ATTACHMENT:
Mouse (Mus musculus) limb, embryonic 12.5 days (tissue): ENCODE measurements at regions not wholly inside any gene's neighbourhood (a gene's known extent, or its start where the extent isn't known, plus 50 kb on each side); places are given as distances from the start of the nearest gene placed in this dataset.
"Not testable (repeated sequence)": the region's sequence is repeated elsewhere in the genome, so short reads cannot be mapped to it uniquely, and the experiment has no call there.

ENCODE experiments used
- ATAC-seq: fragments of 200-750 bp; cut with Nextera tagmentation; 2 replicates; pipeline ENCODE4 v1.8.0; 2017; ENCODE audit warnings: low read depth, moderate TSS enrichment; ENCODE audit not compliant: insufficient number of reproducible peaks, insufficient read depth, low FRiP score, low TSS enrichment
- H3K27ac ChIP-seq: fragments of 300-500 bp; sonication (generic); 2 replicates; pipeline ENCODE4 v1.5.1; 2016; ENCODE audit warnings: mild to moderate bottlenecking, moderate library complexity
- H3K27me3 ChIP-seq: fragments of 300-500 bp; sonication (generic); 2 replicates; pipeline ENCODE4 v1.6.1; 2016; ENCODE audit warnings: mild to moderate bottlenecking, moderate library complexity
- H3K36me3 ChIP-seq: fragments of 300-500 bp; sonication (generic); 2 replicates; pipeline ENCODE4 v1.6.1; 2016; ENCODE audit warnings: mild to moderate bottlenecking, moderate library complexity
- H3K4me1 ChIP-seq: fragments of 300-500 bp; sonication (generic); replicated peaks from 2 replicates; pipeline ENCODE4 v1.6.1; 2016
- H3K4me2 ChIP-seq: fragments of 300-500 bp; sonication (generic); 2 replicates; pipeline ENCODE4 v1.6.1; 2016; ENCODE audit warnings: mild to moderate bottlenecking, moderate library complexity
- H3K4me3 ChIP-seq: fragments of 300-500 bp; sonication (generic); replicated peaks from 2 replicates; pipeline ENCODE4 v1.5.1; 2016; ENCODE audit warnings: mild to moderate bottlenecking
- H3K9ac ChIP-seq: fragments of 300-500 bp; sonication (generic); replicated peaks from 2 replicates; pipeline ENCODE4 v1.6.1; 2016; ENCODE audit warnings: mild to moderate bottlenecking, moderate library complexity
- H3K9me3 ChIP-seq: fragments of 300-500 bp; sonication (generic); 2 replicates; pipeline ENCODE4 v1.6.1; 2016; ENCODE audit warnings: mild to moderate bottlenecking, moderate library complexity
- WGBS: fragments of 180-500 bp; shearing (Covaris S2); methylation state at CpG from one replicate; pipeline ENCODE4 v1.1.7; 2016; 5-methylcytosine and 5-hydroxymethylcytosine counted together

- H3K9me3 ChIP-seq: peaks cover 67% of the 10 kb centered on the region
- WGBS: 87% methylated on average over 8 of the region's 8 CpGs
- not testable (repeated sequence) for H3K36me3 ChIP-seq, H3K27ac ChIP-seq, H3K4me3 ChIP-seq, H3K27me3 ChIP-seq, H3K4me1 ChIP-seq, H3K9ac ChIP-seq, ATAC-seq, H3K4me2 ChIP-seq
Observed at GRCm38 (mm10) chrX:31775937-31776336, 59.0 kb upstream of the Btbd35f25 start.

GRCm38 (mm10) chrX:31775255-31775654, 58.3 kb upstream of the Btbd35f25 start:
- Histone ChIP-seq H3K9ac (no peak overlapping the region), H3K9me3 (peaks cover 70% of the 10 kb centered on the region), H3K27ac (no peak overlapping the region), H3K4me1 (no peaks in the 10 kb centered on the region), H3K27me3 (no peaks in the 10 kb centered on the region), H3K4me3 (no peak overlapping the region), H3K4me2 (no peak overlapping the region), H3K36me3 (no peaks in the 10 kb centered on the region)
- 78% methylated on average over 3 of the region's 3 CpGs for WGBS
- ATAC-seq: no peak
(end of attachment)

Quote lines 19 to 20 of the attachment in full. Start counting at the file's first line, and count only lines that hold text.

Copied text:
- Histone ChIP-seq H3K9ac (no peak overlapping the region), H3K9me3 (peaks cover 70% of the 10 kb centered on the region), H3K27ac (no peak overlapping the region), H3K4me1 (no peaks in the 10 kb centered on the region), H3K27me3 (no peaks in the 10 kb centered on the region), H3K4me3 (no peak overlapping the region), H3K4me2 (no peak overlapping the region), H3K36me3 (no peaks in the 10 kb centered on the region)
- 78% methylated on average over 3 of the region's 3 CpGs for WGBS